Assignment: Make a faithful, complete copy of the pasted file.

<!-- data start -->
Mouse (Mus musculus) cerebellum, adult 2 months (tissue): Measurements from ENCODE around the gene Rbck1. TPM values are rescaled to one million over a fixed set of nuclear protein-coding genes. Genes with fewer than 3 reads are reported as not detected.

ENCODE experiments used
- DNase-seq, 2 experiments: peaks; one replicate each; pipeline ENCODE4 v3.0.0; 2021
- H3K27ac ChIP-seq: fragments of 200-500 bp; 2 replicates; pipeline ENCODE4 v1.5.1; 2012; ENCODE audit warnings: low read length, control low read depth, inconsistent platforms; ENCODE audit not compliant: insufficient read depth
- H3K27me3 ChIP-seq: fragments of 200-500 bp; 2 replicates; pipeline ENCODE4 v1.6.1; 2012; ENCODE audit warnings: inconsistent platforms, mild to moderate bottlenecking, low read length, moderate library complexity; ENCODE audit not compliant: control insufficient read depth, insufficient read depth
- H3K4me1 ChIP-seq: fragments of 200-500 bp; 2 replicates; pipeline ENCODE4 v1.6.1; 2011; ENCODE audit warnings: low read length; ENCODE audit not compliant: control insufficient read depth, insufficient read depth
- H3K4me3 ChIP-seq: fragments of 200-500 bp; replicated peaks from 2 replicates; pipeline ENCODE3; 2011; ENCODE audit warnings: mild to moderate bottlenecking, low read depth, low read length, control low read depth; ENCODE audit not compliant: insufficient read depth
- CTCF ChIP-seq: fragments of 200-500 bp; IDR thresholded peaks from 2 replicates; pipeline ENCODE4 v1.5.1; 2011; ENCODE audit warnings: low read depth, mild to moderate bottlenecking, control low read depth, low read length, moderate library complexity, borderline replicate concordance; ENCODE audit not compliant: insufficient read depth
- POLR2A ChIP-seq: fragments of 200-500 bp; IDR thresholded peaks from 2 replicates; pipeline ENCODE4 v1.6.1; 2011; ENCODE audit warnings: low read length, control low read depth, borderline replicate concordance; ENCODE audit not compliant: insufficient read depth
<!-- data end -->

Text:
Mouse (Mus musculus) cerebellum, adult 2 months (tissue): Measurements from ENCODE around the gene Rbck1. TPM values are rescaled to one million over a fixed set of nuclear protein-coding genes. Genes with fewer than 3 reads are reported as not detected.

ENCODE experiments used
- DNase-seq, 2 experiments: peaks; one replicate each; pipeline ENCODE4 v3.0.0; 2021
- H3K27ac ChIP-seq: fragments of 200-500 bp; 2 replicates; pipeline ENCODE4 v1.5.1; 2012; ENCODE audit warnings: low read length, control low read depth, inconsistent platforms; ENCODE audit not compliant: insufficient read depth
- H3K27me3 ChIP-seq: fragments of 200-500 bp; 2 replicates; pipeline ENCODE4 v1.6.1; 2012; ENCODE audit warnings: inconsistent platforms, mild to moderate bottlenecking, low read length, moderate library complexity; ENCODE audit not compliant: control insufficient read depth, insufficient read depth
- H3K4me1 ChIP-seq: fragments of 200-500 bp; 2 replicates; pipeline ENCODE4 v1.6.1; 2011; ENCODE audit warnings: low read length; ENCODE audit not compliant: control insufficient read depth, insufficient read depth
- H3K4me3 ChIP-seq: fragments of 200-500 bp; replicated peaks from 2 replicates; pipeline ENCODE3; 2011; ENCODE audit warnings: mild to moderate bottlenecking, low read depth, low read length, control low read depth; ENCODE audit not compliant: insufficient read depth
- CTCF ChIP-seq: fragments of 200-500 bp; IDR thresholded peaks from 2 replicates; pipeline ENCODE4 v1.5.1; 2011; ENCODE audit warnings: low read depth, mild to moderate bottlenecking, control low read depth, low read length, moderate library complexity, borderline replicate concordance; ENCODE audit not compliant: insufficient read depth
- POLR2A ChIP-seq: fragments of 200-500 bp; IDR thresholded peaks from 2 replicates; pipeline ENCODE4 v1.6.1; 2011; ENCODE audit warnings: low read length, control low read depth, borderline replicate concordance; ENCODE audit not compliant: insufficient read depth